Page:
The International Atomic Energy Agency says it plans to send a team of inspectors to North Korea later this week to monitor the shutdown of Pyongyang's nuclear-weapons program.
Diplomats say the mission must first be approved by the agency's 35-nation board, which is holding a special meeting Monday in Vienna.
While authorization is a virtual certainty, the question of funding for the North Korean mission, and of the agency in general, is still to be decided.
Diplomats say the North Korean monitoring mission will cost close to $5 million over two years, and that Washington is prepared to provide much of the funding.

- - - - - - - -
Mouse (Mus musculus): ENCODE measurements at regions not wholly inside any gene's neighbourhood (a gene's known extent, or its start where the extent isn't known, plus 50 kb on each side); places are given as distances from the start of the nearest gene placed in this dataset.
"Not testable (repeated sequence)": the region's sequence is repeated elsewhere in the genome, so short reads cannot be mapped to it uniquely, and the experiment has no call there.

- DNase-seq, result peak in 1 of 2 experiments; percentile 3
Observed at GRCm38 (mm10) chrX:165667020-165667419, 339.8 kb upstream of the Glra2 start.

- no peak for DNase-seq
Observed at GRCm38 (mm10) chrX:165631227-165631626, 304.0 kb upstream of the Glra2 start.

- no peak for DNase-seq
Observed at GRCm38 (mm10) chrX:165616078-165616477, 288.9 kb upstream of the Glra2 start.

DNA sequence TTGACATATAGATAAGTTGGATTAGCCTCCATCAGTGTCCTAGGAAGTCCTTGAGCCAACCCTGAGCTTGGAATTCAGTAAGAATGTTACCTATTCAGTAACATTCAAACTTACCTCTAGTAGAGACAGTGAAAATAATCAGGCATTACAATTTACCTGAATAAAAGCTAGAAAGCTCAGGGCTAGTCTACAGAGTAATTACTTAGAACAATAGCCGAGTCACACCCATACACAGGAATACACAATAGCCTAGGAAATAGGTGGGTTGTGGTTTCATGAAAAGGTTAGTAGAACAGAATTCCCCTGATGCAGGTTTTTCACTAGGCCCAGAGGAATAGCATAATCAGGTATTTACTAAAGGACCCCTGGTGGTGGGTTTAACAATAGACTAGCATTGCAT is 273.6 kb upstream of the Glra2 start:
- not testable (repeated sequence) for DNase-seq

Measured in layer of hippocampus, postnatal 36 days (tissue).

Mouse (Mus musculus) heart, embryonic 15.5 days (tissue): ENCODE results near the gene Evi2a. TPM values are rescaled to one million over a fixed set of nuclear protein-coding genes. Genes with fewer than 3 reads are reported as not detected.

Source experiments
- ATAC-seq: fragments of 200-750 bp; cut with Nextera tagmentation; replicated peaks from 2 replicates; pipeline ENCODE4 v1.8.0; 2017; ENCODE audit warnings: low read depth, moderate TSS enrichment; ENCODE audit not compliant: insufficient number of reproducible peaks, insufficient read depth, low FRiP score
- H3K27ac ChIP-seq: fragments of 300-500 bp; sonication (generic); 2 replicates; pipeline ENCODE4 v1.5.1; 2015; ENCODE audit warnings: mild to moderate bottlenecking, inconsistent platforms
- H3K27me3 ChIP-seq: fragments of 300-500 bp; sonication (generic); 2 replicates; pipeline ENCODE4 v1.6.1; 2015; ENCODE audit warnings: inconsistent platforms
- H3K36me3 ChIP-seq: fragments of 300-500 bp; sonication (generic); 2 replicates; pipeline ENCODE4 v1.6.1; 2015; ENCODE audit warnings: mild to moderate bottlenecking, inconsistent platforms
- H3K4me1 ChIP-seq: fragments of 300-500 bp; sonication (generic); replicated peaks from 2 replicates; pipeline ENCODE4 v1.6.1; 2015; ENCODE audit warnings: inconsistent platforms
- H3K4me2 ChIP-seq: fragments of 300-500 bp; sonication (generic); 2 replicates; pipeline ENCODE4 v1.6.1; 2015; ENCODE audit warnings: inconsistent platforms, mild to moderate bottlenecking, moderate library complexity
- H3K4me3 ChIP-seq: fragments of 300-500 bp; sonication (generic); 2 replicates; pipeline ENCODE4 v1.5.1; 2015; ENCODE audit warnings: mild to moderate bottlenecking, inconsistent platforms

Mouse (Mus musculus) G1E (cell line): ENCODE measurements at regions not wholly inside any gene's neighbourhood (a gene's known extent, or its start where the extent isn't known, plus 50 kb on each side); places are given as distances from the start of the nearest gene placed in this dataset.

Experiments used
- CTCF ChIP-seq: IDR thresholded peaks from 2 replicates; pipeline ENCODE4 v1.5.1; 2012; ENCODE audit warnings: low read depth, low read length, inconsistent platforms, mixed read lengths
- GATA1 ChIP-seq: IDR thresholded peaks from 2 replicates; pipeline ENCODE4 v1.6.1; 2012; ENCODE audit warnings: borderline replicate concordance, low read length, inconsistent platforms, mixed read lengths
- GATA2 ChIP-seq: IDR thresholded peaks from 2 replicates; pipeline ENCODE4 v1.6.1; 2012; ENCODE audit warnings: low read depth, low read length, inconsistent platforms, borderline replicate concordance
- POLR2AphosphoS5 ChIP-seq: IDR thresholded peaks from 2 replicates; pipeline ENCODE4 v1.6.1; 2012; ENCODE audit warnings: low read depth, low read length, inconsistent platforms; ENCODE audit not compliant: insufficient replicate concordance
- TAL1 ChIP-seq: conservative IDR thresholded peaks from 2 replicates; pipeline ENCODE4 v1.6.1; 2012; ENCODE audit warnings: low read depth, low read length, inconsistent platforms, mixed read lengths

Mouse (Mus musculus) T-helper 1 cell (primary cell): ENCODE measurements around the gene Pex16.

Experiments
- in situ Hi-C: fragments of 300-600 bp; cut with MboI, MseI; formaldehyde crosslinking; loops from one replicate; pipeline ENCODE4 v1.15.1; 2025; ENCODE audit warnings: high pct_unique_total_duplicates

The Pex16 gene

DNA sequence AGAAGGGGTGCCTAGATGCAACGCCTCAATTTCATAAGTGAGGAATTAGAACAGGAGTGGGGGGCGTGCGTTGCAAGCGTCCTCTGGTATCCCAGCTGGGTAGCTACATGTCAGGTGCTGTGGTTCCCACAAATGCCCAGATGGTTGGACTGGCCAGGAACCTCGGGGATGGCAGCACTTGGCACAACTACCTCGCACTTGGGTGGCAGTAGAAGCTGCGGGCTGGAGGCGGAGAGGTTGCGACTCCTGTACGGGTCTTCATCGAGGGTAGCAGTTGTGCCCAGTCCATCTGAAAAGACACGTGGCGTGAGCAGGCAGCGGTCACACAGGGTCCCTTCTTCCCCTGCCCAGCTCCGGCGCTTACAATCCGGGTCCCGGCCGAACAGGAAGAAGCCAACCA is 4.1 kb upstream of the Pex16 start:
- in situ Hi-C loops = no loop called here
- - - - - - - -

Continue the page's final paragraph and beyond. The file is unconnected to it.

North Korea has agreed to shut down its main nuclear reactor at Yongbyon in exchange for fuel aid and other political concessions.
Last week, South Korea's Unification Ministry said it plans to ship 6,200 tons of heavy fuel oil to North Korea's Sunbong port on Thursday.
The rest of a 50,000-ton aid package - agreed at the six-party talks in February - is to be delivered next month.
IAEA inspectors traveled to North Korea recently for the first time since they were expelled in 2002.
Some information for this report was provided by AP and Reuters.